The aims of that second article are to explore the stability of the new Matrix and to provide quantified data on how well the two matrices predict the Inventive Principles being used by recent inventors.
The aim of this article is primarily to explore the differences between the two matrices in terms of the overall prioritized sequence of Inventive Principles recommended by the Matrix.
The rise of this Principle is consistent with the self-x theme discussed in Reference 4.
This characteristic appears to be particularly significant in the aerospace sector in general and the design of aerodynamic components in particular.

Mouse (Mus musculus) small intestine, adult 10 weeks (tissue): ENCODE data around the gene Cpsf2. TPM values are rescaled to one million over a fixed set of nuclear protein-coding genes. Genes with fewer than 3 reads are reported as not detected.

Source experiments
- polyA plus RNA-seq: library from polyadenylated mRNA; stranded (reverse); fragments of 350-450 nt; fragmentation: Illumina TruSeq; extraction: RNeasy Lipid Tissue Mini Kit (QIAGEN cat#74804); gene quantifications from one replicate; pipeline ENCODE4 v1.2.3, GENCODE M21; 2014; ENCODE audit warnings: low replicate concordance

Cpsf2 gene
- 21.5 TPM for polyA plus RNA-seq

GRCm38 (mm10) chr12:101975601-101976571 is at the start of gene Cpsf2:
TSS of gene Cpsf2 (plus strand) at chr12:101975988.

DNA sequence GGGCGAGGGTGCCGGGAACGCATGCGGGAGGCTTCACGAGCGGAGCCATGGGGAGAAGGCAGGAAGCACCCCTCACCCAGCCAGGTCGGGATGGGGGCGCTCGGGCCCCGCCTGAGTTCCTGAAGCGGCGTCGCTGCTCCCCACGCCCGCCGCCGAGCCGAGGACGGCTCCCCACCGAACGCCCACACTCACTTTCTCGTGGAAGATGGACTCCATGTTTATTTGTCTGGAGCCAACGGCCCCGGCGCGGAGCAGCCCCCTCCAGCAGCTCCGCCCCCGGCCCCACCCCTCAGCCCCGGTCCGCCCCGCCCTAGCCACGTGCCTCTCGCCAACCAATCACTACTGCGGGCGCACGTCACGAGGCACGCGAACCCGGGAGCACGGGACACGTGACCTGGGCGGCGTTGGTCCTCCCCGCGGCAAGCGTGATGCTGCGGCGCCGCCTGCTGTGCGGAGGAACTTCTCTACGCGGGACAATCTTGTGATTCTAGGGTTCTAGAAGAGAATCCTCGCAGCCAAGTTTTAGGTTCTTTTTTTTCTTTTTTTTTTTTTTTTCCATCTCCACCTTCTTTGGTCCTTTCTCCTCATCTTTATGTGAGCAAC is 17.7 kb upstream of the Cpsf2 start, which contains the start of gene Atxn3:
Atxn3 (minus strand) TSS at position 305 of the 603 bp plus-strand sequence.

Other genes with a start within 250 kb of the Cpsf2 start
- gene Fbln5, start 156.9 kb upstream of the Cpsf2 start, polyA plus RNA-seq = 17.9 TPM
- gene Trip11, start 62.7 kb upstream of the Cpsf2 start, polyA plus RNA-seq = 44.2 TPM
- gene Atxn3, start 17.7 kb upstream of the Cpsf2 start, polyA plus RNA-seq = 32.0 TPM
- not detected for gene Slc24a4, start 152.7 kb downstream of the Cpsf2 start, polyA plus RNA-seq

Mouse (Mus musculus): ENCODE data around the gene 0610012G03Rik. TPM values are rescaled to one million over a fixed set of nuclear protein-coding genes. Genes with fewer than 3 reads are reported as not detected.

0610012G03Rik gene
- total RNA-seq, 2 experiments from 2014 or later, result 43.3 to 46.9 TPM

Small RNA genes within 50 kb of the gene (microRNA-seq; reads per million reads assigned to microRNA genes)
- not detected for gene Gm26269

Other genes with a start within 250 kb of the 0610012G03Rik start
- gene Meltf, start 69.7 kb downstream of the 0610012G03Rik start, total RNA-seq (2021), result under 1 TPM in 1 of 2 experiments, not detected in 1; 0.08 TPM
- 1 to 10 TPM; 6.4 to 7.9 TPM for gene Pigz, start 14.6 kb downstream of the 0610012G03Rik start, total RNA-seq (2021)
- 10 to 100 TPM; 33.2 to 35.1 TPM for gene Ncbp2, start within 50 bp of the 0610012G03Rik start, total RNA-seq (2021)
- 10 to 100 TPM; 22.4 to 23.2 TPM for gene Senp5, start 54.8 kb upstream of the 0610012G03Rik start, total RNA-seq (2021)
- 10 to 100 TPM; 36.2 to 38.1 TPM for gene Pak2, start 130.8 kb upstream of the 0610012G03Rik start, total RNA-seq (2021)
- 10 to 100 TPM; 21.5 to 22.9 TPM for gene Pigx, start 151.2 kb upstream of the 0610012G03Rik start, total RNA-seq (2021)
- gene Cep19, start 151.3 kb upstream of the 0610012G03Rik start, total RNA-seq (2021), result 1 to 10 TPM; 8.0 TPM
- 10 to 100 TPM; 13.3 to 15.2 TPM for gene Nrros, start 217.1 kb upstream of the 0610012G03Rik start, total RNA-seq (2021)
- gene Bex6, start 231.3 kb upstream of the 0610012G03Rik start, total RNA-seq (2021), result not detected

Increased manufacturing capability and the consequent shift towards highly three-dimensional forms is consistent with the rises of Principles 3, Local Quality and 17, Another Dimension as inventive strategies.
Closer examination of the 1985-2003 patents analyzed for the Matrix 2003 research reveals large numbers of patents resulting from improvements made possible by design Time System Complexity X Point of maximum viable complexity Period of ‘Trimming’ Merging of Components/Sub-systems drafting and manufacturing technologies.
Most notably the shift towards multi-axis machine tools, rapid prototyping and casting technology means that designers can increasingly take advantage of increases in use of all of the dimensions of the artifacts they specify.